Multi-Kinase Inhibition and MYC Depletion
Kinase inhibition of CDK9—in particular—offers an exciting therapeutic opportunity, because CDK9 inhibition results in the depletion of the key oncogenic protein MYC.
MYC is one of the first discovered oncogenes and is overexpressed in many cancers, including 80% of high-grade gliomas.1
An overexpression of MYC is associated with tumorigenesis, playing a key role in cellular proliferation, and with abnormal glucose and glutamine metabolism.2 By reducing MYC, oncogenic activity of metabolite 2-hydroxyglutarate is interrupted and tumorigenic activities of high-grade gliomas are reduced.3-5
Tumor Growth Is Blunted With Decreased Levels of 2-Hydroxyglutarate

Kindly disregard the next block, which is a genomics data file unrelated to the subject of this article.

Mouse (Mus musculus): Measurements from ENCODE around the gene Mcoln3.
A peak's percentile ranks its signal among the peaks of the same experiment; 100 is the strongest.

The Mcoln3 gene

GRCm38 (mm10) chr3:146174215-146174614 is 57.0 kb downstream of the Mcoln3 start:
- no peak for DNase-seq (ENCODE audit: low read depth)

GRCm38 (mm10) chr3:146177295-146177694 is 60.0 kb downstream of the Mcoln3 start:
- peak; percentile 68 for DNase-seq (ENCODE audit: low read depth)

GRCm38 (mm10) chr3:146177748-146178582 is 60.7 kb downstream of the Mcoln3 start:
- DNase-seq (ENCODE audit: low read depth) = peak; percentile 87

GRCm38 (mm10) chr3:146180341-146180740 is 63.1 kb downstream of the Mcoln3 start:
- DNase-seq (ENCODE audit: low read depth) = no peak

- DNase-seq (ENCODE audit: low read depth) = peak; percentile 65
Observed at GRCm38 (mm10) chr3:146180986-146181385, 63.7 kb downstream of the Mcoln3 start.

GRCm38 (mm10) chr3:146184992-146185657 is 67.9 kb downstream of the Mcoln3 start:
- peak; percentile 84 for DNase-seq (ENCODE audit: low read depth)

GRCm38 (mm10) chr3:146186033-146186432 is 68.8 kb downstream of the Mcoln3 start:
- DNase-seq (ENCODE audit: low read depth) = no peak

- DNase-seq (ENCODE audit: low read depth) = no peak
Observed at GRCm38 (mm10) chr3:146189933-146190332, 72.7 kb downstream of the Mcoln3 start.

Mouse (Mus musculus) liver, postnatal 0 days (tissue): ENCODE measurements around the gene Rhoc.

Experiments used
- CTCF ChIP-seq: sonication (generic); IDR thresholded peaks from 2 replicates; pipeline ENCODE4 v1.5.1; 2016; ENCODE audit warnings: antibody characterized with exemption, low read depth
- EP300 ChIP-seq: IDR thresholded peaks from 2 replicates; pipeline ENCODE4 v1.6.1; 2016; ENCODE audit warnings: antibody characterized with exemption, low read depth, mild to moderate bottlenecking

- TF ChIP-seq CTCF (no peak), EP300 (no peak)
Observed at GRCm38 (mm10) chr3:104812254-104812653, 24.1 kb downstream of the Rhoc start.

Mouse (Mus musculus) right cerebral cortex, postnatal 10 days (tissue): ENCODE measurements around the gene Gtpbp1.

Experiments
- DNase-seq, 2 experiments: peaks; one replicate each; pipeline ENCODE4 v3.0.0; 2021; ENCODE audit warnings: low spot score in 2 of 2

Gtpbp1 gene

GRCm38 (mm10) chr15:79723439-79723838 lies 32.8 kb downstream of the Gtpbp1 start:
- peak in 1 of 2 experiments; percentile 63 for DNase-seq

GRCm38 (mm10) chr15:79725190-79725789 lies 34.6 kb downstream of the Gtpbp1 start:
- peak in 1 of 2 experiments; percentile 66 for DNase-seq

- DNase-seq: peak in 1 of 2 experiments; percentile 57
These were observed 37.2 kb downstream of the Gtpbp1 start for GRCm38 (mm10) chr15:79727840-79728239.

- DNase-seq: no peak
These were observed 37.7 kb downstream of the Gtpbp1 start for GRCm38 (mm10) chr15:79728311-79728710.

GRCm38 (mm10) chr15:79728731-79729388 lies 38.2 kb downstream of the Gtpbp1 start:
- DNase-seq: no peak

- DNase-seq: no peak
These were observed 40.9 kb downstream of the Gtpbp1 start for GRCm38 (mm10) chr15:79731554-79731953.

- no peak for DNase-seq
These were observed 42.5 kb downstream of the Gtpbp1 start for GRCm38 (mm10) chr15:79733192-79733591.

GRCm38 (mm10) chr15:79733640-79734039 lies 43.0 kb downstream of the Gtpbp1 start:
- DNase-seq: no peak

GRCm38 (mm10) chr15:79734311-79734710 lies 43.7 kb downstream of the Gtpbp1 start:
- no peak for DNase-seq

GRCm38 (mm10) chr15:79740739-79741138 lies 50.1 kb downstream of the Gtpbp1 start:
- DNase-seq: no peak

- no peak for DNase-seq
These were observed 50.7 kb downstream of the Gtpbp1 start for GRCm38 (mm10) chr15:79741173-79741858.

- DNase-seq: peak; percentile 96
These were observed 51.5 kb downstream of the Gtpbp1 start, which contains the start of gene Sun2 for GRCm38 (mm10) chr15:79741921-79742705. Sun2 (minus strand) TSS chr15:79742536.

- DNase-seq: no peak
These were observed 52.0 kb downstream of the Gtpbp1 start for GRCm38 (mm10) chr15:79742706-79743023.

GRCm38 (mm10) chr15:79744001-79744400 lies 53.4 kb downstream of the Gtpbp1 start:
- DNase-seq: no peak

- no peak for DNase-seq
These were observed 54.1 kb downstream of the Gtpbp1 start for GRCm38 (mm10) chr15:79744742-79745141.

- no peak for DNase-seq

MYC depletion stymies oncogenic pathways and decreases metabolic activity,
reducing the activity of 2-hydroxyglutarate, an oncometabolite produced in
Multi-Kinase Inhibition Increases Cell Death via MCL-1 Depletion
MCL-1 is a member of the BCL-2 family of antiapoptotic proteins, which interfere with the process of programmed cell death that can occur if aberrant activity in a cancer cell is detected. This has been demonstrated to be an effective anticancer approach, given that cancer cells are known to be more prone to apoptosis than normal cells.8
BCL-2 antiapoptotic proteins have become established therapeutic targets, with the BCL-2 inhibitor venetoclax attaining standard-of-care status in both chronic lymphocytic leukemia and acute myeloid leukemia.